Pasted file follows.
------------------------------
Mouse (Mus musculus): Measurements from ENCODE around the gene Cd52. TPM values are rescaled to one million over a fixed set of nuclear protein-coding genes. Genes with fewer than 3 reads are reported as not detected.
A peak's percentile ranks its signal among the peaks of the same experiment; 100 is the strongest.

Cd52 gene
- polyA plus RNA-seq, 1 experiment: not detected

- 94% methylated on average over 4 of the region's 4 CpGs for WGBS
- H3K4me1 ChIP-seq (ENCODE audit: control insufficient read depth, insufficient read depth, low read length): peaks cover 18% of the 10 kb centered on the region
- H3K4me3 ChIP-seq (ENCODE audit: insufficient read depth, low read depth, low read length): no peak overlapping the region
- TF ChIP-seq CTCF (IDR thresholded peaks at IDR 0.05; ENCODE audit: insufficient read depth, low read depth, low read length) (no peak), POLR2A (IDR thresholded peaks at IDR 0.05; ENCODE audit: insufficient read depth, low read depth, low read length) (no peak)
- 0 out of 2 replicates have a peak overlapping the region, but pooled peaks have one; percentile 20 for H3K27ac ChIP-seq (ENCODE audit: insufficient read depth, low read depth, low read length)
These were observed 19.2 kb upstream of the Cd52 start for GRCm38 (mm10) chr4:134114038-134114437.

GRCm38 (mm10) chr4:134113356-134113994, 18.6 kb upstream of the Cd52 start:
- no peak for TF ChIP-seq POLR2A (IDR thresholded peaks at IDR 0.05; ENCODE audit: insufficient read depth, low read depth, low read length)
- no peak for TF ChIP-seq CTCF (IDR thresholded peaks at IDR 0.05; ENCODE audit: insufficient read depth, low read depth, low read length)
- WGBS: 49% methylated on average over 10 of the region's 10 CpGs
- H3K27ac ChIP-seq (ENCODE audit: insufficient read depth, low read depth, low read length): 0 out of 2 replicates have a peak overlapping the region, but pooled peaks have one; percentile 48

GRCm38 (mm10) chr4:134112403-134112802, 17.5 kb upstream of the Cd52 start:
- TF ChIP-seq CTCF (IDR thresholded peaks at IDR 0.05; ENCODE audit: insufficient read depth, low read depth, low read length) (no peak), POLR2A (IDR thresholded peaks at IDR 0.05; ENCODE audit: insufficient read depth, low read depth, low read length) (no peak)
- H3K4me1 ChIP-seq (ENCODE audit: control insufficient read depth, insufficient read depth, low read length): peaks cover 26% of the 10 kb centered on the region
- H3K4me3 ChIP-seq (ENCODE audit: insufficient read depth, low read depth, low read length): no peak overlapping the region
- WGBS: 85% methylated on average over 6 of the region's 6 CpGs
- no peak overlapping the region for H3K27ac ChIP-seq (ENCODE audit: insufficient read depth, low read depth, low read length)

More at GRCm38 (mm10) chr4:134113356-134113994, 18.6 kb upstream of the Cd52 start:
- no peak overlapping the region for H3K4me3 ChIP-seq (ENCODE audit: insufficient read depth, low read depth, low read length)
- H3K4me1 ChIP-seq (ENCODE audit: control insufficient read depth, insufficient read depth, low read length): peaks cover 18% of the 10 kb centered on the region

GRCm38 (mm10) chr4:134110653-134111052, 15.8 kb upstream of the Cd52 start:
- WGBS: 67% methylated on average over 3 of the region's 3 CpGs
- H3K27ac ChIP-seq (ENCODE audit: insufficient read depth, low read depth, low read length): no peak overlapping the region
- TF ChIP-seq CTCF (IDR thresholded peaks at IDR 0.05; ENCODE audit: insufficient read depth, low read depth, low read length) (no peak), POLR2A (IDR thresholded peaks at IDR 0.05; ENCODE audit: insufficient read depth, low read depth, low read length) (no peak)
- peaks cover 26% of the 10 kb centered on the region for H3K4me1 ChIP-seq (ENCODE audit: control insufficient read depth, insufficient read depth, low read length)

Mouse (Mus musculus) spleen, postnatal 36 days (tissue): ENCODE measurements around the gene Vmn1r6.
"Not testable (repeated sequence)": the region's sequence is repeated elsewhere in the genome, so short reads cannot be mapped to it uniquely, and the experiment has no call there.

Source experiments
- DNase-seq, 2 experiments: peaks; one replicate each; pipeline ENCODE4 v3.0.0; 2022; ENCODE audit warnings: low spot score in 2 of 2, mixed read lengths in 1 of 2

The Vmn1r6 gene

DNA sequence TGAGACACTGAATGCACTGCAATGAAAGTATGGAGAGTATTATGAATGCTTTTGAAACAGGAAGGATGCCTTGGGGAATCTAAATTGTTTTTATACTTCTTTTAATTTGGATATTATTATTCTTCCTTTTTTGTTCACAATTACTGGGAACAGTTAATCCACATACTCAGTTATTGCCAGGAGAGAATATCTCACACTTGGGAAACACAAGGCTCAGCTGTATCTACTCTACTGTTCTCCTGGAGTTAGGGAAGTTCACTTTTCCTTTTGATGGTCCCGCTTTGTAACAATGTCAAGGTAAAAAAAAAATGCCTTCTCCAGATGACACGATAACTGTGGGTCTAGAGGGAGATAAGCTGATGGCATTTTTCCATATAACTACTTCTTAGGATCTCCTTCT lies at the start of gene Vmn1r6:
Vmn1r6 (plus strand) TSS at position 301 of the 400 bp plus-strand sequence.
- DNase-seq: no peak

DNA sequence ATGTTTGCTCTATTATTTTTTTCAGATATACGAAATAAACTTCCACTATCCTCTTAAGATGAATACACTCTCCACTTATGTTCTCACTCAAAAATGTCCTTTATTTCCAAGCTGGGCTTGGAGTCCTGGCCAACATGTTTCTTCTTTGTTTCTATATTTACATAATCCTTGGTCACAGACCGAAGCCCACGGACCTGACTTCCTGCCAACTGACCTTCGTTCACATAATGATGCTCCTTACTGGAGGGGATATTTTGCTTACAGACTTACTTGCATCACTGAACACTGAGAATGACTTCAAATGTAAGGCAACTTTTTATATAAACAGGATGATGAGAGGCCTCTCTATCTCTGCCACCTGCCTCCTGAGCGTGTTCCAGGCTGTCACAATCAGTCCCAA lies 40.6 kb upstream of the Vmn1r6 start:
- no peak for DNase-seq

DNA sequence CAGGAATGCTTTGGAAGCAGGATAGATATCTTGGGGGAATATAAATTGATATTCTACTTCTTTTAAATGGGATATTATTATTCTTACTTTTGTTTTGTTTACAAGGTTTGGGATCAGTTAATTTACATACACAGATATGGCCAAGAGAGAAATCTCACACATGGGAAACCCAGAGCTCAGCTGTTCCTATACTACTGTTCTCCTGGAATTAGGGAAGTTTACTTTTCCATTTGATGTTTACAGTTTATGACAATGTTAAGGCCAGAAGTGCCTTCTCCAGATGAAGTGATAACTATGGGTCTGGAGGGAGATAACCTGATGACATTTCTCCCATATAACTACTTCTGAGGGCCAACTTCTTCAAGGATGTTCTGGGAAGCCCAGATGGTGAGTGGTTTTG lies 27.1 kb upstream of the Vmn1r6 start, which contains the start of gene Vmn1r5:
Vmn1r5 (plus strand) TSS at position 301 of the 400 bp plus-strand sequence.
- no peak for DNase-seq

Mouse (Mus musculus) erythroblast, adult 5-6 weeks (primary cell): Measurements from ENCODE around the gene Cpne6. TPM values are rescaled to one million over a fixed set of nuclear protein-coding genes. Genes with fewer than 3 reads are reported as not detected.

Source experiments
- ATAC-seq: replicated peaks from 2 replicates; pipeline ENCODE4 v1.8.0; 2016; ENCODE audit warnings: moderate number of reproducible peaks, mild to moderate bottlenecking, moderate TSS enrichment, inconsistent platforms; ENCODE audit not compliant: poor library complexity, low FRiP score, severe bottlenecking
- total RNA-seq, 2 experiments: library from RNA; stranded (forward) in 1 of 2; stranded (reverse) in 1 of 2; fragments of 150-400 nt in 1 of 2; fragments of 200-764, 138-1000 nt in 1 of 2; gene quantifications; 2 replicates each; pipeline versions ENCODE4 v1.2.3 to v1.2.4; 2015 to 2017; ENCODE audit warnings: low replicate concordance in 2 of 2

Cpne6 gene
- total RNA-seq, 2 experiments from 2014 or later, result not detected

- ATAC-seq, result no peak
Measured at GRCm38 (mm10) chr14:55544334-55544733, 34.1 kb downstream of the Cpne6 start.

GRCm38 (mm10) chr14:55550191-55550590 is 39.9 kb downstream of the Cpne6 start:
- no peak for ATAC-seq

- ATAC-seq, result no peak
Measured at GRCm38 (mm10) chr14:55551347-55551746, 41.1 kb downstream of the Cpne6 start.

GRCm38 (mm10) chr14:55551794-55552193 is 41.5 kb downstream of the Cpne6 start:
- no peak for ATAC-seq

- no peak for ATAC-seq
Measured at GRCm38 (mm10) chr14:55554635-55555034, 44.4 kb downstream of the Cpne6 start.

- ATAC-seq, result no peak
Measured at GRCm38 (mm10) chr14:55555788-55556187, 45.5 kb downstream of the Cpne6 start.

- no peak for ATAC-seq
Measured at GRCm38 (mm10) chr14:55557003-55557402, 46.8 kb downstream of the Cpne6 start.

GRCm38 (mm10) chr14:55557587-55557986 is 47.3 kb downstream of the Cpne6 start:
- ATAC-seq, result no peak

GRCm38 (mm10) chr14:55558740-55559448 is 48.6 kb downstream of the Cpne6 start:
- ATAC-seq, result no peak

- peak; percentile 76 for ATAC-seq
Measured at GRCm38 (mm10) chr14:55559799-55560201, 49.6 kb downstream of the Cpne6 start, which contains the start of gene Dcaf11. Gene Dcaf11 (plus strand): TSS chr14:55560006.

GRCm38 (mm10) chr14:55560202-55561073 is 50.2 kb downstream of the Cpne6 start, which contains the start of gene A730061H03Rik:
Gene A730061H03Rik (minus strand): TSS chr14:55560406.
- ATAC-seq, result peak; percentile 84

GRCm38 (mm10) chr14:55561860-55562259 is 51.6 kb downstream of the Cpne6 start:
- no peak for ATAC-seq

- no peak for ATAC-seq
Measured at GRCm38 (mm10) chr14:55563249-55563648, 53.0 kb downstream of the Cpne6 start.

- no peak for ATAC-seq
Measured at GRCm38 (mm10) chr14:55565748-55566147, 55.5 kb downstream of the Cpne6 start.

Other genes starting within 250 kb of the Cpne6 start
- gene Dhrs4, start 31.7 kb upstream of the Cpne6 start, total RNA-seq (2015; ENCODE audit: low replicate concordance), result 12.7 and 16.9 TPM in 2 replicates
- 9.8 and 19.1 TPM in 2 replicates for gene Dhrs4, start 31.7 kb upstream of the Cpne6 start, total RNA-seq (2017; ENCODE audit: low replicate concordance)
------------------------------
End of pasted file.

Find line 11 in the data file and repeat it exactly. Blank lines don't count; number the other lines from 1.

GRCm38 (mm10) chr4:134113356-134113994, 18.6 kb upstream of the Cd52 start: